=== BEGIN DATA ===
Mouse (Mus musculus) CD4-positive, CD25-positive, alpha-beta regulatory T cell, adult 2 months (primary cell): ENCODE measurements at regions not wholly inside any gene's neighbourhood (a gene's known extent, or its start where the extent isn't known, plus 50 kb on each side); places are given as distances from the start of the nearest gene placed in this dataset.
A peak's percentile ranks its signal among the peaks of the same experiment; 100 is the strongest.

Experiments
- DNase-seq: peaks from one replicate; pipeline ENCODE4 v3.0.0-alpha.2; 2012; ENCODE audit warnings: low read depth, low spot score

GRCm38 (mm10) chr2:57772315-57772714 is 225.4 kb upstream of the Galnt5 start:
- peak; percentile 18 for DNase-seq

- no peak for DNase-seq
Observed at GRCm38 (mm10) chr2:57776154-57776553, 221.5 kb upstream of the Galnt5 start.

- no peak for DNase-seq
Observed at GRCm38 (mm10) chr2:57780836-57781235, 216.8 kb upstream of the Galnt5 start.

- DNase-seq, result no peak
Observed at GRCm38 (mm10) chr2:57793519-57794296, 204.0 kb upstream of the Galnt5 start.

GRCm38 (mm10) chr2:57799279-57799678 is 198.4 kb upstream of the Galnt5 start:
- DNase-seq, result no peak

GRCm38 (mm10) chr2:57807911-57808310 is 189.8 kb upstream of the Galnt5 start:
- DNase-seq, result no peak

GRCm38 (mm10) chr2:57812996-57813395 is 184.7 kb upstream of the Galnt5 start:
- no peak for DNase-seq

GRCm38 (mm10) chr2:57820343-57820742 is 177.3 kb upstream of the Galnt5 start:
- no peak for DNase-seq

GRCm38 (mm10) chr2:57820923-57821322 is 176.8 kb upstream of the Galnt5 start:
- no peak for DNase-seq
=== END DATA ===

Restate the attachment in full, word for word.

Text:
Mouse (Mus musculus) CD4-positive, CD25-positive, alpha-beta regulatory T cell, adult 2 months (primary cell): ENCODE measurements at regions not wholly inside any gene's neighbourhood (a gene's known extent, or its start where the extent isn't known, plus 50 kb on each side); places are given as distances from the start of the nearest gene placed in this dataset.
A peak's percentile ranks its signal among the peaks of the same experiment; 100 is the strongest.

Experiments
- DNase-seq: peaks from one replicate; pipeline ENCODE4 v3.0.0-alpha.2; 2012; ENCODE audit warnings: low read depth, low spot score

GRCm38 (mm10) chr2:57772315-57772714 is 225.4 kb upstream of the Galnt5 start:
- peak; percentile 18 for DNase-seq

- no peak for DNase-seq
Observed at GRCm38 (mm10) chr2:57776154-57776553, 221.5 kb upstream of the Galnt5 start.

- no peak for DNase-seq
Observed at GRCm38 (mm10) chr2:57780836-57781235, 216.8 kb upstream of the Galnt5 start.

- DNase-seq, result no peak
Observed at GRCm38 (mm10) chr2:57793519-57794296, 204.0 kb upstream of the Galnt5 start.

GRCm38 (mm10) chr2:57799279-57799678 is 198.4 kb upstream of the Galnt5 start:
- DNase-seq, result no peak

GRCm38 (mm10) chr2:57807911-57808310 is 189.8 kb upstream of the Galnt5 start:
- DNase-seq, result no peak

GRCm38 (mm10) chr2:57812996-57813395 is 184.7 kb upstream of the Galnt5 start:
- no peak for DNase-seq

GRCm38 (mm10) chr2:57820343-57820742 is 177.3 kb upstream of the Galnt5 start:
- no peak for DNase-seq

GRCm38 (mm10) chr2:57820923-57821322 is 176.8 kb upstream of the Galnt5 start:
- no peak for DNase-seq